HARARE, Nov 06 (Dailynews) Government has resorted to charging United States Dollars for the payment for all goods and services paid by foreigners at selected ZimParks recreation facilities.  This is despite the Government insisting that the United States dollar and the bond note remains at par.


Fresh controversy has hit Zimbabwe’s recent secretive capture and export of white rhinos to the Democratic Republic of Congo following reports that one was shot and killed for violent behaviour in a quarantine facility at the Hwange National Park.

By Oscar Nkala

The 10 rhinos were captured in the Matopos, Lake Kyle and Lake Chivero national parks late in August and held in a quarantine boma at the Zimbabwe Parks and Wildlife Management Authority (Zimparks) Mtshibi Camp in Hwange.

The British-based Bring Back Our Rhinos group said one of the rhinos was shot in captivity late in September for aggressive behaviour after it attacked and injured a game ranger in a fit of rage.

Zimparks sources who spoke to The Standard in Hwange confirmed the attack saying the game ranger suffered a broken arm, upper torso as well as hand injuries that led to amputation of two fingers on one hand.

Bring Back Our Rhinos coordinator Sharon Hoole said Zimparks must come clean on the fate of the affected rhino and prove that the animals were donated to the DRC and not sold to China as widely reported.

“We know that the rhino, which attacked a game ranger, was shot and killed inside the quarantine facility,” she said.  “This means that the other rhinos witnessed, and were exported unhealed of the trauma of witnessing this killing.  We want to know if this killing was legal, who sanctioned it and where the horns went.”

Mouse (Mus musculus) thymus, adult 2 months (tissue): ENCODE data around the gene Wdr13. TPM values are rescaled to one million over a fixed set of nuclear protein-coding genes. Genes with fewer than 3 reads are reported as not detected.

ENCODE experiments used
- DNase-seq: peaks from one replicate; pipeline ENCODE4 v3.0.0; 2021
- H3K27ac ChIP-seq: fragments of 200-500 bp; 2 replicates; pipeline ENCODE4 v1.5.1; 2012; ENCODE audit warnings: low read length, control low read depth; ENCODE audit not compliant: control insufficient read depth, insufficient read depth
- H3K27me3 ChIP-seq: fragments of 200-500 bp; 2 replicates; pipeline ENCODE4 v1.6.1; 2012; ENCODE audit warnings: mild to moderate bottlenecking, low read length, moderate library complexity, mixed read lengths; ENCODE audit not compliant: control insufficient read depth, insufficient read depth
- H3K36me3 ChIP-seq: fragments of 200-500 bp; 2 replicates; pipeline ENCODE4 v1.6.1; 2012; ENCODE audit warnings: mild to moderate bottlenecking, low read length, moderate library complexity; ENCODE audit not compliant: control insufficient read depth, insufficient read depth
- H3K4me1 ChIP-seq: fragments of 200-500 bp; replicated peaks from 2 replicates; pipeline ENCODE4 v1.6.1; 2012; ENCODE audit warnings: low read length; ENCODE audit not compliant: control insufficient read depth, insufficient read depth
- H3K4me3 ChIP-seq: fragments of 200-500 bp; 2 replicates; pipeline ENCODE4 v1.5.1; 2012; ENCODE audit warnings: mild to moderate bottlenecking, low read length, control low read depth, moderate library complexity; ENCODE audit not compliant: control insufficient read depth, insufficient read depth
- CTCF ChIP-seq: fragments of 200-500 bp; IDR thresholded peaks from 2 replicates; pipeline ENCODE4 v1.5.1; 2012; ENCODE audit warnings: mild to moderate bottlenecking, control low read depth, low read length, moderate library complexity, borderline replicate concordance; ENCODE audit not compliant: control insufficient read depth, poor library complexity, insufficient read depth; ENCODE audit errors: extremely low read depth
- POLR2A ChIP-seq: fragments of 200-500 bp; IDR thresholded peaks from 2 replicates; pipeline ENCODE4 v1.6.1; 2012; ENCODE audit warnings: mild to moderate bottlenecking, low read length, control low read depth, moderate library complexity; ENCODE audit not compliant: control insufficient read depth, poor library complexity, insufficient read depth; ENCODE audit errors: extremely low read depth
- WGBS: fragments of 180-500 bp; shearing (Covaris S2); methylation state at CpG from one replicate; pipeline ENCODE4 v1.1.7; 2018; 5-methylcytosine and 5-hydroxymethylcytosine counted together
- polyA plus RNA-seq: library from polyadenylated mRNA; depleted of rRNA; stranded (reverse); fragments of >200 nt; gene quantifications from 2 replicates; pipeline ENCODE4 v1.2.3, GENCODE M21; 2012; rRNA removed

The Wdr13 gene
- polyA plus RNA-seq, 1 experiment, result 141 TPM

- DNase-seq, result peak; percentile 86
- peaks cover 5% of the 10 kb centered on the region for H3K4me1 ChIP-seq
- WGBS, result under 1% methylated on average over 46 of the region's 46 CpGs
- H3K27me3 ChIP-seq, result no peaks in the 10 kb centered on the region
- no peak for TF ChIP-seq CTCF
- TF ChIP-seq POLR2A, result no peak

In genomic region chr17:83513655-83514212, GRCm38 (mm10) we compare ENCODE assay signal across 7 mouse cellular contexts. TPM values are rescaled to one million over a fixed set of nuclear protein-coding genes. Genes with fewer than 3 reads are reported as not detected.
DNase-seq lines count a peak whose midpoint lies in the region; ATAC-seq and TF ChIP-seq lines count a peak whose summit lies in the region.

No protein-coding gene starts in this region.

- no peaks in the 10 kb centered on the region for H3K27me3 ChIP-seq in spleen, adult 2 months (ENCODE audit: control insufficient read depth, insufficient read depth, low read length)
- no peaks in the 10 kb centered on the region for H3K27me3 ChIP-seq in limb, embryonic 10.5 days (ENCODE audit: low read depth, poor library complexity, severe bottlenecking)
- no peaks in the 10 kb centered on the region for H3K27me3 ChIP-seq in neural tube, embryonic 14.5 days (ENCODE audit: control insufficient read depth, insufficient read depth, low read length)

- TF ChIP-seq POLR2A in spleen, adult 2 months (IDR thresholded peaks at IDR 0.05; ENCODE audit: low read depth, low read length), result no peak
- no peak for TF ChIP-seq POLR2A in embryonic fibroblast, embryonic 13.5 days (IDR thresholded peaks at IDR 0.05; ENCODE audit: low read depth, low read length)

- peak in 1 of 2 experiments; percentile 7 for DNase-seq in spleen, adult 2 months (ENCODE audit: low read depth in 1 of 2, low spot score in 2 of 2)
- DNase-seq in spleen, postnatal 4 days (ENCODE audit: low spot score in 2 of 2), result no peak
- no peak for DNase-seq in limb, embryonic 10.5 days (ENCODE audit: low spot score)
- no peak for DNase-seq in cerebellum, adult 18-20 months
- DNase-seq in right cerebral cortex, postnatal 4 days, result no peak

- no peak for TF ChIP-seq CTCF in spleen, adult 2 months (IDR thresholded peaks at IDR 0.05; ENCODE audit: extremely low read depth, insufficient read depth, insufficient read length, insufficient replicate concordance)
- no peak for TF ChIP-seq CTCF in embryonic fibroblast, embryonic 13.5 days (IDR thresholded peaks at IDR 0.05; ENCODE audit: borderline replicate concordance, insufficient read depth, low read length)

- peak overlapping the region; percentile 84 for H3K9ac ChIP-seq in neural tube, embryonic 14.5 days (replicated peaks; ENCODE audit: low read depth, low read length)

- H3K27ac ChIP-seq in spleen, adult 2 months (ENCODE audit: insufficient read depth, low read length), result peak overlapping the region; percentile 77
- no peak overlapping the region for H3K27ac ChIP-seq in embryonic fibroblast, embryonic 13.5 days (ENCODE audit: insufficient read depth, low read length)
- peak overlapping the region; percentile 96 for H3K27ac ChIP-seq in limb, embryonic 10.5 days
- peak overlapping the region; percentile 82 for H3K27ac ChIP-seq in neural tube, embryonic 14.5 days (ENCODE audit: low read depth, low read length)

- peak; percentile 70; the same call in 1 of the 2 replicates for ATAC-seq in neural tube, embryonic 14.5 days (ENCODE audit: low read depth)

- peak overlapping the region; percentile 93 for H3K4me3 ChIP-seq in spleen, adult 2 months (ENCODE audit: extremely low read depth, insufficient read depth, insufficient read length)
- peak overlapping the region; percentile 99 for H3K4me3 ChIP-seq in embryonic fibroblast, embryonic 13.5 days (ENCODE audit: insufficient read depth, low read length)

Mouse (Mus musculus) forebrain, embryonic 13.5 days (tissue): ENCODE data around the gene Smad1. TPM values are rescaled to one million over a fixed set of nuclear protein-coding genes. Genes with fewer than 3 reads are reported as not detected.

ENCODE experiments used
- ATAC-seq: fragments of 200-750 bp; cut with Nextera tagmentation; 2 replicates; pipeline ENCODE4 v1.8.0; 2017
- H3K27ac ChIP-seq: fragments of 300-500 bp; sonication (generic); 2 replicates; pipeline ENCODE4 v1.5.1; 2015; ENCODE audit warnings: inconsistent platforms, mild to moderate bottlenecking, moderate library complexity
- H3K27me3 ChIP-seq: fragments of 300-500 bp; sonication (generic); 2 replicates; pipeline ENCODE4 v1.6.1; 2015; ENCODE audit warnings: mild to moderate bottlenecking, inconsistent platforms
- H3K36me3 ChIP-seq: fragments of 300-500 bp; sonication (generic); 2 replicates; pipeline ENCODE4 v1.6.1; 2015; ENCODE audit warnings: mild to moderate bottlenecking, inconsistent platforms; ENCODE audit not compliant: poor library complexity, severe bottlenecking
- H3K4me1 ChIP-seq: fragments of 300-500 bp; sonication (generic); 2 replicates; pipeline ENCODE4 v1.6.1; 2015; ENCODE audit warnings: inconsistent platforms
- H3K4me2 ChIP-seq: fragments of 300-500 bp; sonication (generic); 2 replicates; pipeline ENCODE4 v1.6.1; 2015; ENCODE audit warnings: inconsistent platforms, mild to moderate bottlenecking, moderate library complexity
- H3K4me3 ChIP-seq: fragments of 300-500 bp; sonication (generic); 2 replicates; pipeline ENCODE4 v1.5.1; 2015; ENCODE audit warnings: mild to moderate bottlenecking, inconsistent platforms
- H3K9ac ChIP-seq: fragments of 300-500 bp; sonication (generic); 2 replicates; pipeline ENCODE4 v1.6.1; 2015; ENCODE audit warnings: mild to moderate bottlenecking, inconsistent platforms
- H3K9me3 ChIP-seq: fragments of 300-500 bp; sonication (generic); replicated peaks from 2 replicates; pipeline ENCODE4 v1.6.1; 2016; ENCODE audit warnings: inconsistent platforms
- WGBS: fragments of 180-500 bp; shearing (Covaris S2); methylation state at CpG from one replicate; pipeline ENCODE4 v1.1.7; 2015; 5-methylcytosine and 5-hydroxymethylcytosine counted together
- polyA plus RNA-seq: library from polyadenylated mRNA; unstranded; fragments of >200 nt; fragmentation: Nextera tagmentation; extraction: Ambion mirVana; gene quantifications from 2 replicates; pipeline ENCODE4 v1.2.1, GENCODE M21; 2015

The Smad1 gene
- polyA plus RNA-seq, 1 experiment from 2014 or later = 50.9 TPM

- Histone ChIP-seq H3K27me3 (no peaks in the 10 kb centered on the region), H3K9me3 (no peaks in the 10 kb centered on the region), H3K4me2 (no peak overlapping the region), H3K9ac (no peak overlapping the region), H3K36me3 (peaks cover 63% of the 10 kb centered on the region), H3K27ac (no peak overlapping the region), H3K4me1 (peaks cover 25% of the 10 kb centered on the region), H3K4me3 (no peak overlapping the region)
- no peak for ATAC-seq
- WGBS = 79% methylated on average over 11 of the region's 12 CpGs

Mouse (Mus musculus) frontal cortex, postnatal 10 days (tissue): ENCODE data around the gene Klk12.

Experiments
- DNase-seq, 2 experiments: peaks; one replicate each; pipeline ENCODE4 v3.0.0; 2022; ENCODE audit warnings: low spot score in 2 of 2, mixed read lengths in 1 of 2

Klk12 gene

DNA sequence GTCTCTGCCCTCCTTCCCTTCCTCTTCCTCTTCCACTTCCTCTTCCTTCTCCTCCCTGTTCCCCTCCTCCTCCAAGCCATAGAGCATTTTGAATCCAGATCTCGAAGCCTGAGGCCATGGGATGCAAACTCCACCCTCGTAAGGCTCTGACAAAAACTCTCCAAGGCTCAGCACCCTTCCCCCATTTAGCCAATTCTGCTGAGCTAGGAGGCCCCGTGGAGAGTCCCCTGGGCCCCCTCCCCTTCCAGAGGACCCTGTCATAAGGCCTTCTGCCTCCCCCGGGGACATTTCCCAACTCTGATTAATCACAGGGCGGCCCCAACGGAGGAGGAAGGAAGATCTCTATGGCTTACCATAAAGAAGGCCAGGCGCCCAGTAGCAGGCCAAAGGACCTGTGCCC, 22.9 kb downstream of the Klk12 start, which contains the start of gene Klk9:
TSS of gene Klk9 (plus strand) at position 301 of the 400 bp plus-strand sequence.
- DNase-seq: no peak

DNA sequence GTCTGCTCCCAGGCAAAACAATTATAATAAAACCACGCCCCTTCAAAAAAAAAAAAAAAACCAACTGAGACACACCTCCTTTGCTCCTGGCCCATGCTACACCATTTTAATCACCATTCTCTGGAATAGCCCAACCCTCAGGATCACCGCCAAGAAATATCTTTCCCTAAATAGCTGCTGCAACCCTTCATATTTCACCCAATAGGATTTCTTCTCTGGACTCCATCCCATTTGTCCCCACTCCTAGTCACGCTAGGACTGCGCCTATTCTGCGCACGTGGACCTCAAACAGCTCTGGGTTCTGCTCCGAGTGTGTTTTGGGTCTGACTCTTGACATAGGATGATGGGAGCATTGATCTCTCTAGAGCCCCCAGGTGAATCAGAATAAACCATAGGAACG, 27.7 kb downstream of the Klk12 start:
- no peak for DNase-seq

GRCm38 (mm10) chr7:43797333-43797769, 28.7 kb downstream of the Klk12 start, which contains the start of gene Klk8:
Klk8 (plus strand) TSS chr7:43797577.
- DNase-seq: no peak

Hoole said the Convention on International Trade In Endangered Species of Fauna and Flora (Cites) should promote transparency in Zimbabwean live-animal exports by investigating the alleged rhino killing, and proving that the rhinos went to DR Congo and not China.

“Zimparks were secretive from the moment of capture, through the quarantine process to the eventual export of the rhinos,” she said.  “The public had a right to know, and a right to say if they agreed or not with this live animal sale.  “We need to know where they were sold to, for how much and why because no one besides Zimparks knows the trugh, we cannot believe the rhinos went to the DRC.  We need to know who moved the rhinos from Hwange, and to which airport.  “Which airline flew them out, and where? Why so much secrecy and refusal to account for public assets?”